In a subsequent statement to Telecom Times, Fletcher said that his comments regarding the sale of NBN Co were simply stating the law, as set out in the National Broadband Network Companies Act 2011, that the NBN as a wholesale network cannot be owned by a company that also provides retail services.

“Clearly any such future sale of NBN Co at the appropriate time would be structured in a way that is in the public interest and mindful among other things of the operation and the competitiveness of the broader market,” Fletcher said.

“It is way too premature to speculate on how any such sale would be structured and who may participate in that process.

“The government’s priority is to complete the NBN rollout as quickly as possible and at least cost to taxpayers,” he said.

Fletcher’s reiteration of the legislative restraints on the eventual sale of NBN Co have unsurprisingly been met with enthusiasm by some in the industry. Commpete, an alliance of challenger digital communications providers, lauded Fletcher’s perceived rejection of any prospect of Telstra buying the NBN.

“NBN was created in large part to separate the monopoly access network from Telstra’s retail business to stop anti-competitive market manipulation that had made Australia one of the least competitive telecommunications markets in the world,” Commpete said in a statement.

“Recent speculation that Telstra would buy the NBN would signal the end of this commitment to competition, and Minister Fletcher has done the right thing by ruling it out,” the alliance added.

While Fletcher’s comments regarding NBN Co’s privatisation have quelled concerns in the industry that may have emerged amid speculation that Telstra would vie for the network builder, his comments about NBN wholesale pricing have been met with discord.

In his interview with the SMH and The Age, Fletcher effectively ruled out Government intervention in wholesale pricing for services on the network, instead suggesting that “the sensible approach is for the board and management of NBN Co to make pricing decisions”, within regulatory bounds.

Again, Fletcher has subsequently doubled down on his comments, pointing to existing arrangements with the country’s competition watchdog and an ongoing industry consultation process with regard to pricing.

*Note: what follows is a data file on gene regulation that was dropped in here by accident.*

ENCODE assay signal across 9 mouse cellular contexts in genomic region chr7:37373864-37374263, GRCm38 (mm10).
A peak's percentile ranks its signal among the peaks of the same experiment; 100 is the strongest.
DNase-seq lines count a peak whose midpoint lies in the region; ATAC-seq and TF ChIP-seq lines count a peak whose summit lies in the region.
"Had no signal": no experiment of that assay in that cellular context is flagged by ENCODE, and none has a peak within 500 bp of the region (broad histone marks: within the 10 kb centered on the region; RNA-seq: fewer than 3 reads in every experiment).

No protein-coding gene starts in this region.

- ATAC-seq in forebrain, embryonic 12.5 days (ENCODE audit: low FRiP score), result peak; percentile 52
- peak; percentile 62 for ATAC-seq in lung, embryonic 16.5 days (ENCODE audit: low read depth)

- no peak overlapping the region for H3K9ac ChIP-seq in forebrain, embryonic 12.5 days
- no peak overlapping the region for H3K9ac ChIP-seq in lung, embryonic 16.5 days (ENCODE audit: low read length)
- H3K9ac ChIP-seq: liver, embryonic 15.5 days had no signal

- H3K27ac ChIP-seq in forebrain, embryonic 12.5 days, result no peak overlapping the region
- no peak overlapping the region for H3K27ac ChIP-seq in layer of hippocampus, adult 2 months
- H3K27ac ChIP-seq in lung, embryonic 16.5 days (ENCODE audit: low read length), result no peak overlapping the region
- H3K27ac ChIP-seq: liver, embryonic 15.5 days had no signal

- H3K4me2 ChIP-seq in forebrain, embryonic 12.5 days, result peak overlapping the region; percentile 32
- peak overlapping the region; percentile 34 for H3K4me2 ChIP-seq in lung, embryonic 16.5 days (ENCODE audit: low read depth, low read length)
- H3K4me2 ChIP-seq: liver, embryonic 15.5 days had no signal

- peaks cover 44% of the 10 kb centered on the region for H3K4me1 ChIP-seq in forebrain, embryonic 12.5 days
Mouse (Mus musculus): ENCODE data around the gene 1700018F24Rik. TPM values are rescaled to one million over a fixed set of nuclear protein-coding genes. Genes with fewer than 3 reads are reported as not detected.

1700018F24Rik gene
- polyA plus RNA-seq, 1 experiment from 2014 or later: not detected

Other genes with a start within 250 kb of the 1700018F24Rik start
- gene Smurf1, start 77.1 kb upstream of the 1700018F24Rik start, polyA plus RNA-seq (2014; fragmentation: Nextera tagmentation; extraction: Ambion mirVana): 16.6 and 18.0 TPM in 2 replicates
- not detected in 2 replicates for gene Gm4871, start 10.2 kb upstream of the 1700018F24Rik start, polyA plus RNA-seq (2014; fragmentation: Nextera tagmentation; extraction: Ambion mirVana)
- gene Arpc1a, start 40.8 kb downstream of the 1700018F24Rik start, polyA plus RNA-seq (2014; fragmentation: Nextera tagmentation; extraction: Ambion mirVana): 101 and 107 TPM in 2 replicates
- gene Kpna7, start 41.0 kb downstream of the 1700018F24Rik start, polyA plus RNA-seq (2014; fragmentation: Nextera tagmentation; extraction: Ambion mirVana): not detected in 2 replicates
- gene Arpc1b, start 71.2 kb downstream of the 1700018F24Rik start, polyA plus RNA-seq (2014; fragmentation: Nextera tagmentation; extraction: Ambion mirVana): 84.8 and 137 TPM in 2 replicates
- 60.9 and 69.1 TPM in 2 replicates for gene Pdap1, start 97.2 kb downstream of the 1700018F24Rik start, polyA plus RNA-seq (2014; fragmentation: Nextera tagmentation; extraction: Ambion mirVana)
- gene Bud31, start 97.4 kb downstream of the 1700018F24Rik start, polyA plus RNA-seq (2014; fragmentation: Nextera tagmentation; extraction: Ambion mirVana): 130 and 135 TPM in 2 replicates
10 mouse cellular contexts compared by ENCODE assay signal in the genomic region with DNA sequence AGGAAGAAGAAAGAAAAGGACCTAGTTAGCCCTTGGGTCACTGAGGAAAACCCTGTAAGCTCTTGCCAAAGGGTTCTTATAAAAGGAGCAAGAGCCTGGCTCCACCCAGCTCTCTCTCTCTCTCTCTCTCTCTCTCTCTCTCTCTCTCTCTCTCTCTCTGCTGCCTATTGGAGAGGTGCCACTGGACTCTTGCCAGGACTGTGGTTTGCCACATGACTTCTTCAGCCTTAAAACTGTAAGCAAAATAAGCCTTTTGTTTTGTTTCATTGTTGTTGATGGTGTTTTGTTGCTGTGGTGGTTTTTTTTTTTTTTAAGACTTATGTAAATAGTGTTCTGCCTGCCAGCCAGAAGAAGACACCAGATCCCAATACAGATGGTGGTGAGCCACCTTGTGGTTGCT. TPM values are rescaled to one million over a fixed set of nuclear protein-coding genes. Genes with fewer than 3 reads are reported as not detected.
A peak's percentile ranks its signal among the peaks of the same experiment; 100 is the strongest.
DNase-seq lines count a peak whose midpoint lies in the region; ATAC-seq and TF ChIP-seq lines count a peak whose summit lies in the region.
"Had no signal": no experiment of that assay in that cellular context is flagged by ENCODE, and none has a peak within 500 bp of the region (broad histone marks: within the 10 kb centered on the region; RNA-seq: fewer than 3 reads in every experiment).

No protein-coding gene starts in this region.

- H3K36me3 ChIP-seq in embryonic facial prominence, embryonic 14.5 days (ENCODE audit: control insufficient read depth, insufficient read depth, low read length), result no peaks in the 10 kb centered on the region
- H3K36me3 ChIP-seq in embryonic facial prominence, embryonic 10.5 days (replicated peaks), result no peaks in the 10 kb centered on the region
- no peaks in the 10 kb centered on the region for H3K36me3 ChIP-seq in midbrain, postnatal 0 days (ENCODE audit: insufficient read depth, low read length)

“NBN wholesale pricing decisions are a matter for the NBN Co board and management,” the Communications Minister told Telecom Times, noting that NBN Co’s wholesale prices are set in accordance with the caps specified in its Special Access Undertaking (SAU) with the Australian Competition and Consumer Commission (ACCC).

“In turn, retail service providers need to make their own commercial decisions when setting their retail prices,” Fletcher said. “NBN Co commenced a consultation process with industry on 20 June 2019 to review its wholesale products and prices.

“This process will continue over the coming months so NBN Co’s wholesale offerings meet the needs of both retail service providers and consumers,” he said.

However, wholesale pricing has been a matter of concern for many retailers, with the country’s largest telecommunications provider, Telstra, being among the most vocal.

“…as we migrate to the NBN, with the current wholesale pricing, the margins will – the EBITDA margins – will trend towards zero,” Telstra’s then CFO Robyn Denholm said in the company’s HY19 financial results briefing. “And that is because of the wholesale pricing aspect. We’re working like crazy to reduce our cost to connect and our cost to serve for NBN.”

Optus, meanwhile, has also flagged wholesale pricing as an issue that needs to be addressed for NBN services to be provided to end customers in a way that is sustainable in the long-term.

“Optus supports the view that a further assessment of NBN’s pricing structure is a priority. This will help to ensure NBN retailers such as Optus can continue to deliver great value to customers on a more sustainable basis,” an Optus spokesperson told Telecom Times. 

“We also encourage NBN remove the CVC component in their pricing, which is an ineffective way to charge for this infrastructure and is out of step with retail markets,” the spokesperson said.